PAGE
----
She lay in bed, her breathing erratic; she would breathe in deep and fast, then exhale slowly, as if she’d just hit her first cigarette of the day. In place of a cigarette was a tube, about a quarter of an inch wide. It was stained brown, and every few minutes a bucket attached to the wall would make a hissing sound, and brown sludge would course from the tube into the bucket. Presumably, the tube went down to her stomach. The brown sludge, being contained in tube and bucket, didn’t convey a smell or any other hints as to what it might be.
Another tube was in her nose, making a faint, continuous hissing noise. It also had a bit of a brown stain, just on the tips that sat inside her nose. It ran from her nose to another wall outlet, just next to the sludge bucket.
The third tube ran out from under her blanket, across her exposed thigh, and over the side of the bed. It ran into a large, thick plastic bag filled with something that looked like urine, but with white flecks forming a cloudy layer at the bottom of the bag. That tube also had spots of brown sludge, but not exclusively, as the oral tube did.
She seemed to produce a lot of brown sludge. A bedside commode had a bit in it, and that one did have an odor, a faintly sweet but strongly fecal smell. More powerful was another bit of sludge on a shelf by the window. In between flowers in various stages of wilt; between cards, some with the neat hand of an older person, some in the large scrawl of a grandchild; next to pictures of someone who must be her, but without tubes and beautiful; on that shelf was a small styrofoam bowl filled something that looked like cooled beef consomme. It was brown, of course.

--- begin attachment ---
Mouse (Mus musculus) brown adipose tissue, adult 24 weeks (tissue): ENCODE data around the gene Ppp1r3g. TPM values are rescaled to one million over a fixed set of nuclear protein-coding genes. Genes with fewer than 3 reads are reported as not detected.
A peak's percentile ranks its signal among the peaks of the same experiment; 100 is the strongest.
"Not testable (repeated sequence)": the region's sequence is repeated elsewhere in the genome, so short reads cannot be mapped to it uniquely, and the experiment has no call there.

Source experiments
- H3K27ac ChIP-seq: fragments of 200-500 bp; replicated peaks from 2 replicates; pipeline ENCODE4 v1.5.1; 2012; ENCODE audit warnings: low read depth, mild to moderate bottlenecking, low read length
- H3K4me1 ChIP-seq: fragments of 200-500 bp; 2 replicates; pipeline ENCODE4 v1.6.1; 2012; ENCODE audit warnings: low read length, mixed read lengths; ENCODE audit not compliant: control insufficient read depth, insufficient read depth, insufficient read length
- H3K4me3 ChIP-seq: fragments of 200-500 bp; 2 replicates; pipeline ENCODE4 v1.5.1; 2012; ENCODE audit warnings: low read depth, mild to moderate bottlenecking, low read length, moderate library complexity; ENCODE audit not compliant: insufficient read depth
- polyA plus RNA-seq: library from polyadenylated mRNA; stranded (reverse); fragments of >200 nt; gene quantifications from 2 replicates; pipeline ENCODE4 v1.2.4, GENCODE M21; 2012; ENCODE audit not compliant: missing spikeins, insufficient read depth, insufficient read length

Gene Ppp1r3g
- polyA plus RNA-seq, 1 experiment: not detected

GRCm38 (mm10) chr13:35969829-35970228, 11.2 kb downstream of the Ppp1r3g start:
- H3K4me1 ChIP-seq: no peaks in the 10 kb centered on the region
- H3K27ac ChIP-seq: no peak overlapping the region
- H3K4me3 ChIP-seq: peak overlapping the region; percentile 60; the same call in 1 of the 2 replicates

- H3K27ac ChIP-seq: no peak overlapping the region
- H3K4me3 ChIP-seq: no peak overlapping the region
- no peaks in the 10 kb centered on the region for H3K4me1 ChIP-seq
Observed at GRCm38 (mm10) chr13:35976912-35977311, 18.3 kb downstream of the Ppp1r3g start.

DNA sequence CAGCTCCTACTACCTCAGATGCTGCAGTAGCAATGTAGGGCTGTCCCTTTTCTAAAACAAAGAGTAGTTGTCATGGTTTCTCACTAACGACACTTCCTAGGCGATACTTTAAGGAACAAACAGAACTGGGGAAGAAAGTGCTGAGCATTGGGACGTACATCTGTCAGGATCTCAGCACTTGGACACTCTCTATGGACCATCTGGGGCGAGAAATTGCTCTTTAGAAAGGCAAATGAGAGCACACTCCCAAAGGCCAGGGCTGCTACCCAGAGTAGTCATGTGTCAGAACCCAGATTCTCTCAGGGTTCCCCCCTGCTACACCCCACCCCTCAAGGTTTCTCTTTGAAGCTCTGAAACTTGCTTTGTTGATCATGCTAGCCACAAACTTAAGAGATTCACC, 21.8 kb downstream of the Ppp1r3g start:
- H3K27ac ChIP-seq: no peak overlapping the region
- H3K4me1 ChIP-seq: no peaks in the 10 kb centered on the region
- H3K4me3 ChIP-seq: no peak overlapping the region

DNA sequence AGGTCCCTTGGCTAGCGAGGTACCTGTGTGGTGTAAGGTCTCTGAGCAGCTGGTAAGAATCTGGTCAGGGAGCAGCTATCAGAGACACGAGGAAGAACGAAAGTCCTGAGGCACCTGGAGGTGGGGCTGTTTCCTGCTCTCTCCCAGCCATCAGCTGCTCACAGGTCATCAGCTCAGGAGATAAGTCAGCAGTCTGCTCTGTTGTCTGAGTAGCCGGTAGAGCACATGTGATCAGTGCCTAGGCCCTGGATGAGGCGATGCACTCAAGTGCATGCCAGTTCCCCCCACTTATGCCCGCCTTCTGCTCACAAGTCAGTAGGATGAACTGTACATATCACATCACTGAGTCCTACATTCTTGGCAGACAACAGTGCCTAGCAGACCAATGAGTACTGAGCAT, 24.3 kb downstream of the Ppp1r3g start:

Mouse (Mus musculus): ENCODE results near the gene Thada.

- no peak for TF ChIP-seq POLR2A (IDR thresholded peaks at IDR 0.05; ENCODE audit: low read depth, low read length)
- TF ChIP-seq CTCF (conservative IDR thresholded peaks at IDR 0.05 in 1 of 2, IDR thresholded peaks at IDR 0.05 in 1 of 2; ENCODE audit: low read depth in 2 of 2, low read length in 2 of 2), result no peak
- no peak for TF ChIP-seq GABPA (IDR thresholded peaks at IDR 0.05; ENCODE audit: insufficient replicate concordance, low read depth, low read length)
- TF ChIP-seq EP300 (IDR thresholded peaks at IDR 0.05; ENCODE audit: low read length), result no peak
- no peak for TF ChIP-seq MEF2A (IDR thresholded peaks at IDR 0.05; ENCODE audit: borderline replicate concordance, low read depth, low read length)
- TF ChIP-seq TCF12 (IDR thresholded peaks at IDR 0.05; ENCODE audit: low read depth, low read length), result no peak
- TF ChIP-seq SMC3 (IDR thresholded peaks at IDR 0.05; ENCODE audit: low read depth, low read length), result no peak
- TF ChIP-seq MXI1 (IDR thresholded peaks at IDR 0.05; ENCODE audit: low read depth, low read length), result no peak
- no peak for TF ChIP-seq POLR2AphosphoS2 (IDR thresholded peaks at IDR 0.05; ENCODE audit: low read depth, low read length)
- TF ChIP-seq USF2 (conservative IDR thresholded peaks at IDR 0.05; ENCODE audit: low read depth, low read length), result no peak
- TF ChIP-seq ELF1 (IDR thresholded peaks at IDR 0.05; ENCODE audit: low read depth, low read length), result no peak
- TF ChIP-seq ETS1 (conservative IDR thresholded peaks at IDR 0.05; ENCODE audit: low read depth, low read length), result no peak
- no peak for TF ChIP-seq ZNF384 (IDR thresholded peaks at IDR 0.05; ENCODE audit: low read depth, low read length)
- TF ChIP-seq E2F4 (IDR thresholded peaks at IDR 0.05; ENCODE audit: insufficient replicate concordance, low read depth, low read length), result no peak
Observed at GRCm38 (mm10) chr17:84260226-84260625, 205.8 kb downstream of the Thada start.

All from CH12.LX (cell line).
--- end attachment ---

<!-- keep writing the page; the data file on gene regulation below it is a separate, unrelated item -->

From that small bowl, a powerful scent flowed around the dying flowers, past the cards and toward the dying woman. The consomme wasn’t beef, but vanilla.
People think of vanilla as subtle; it’s synonymous with “bland”. But not this vanilla. The hospital-grade vanilla flows thickly through the room, around the sludge bucket, the commode, the still-living body. It attaches itself to other smells, sometimes accenting them, hopefully but rarely overwhelming them. It shares every room filled with brown sludge and grief.
That pleasant scent, the one that defines bland, attaches itself to something else, becoming something else. It becomes part of the smells of dying, of suffering. It becomes cloying, suffocating, insufferable. Outside the woman’s room, it may be subtle, but it hints of what is behind the door—tubes, brown sludge, sunken cheeks, uneven breaths.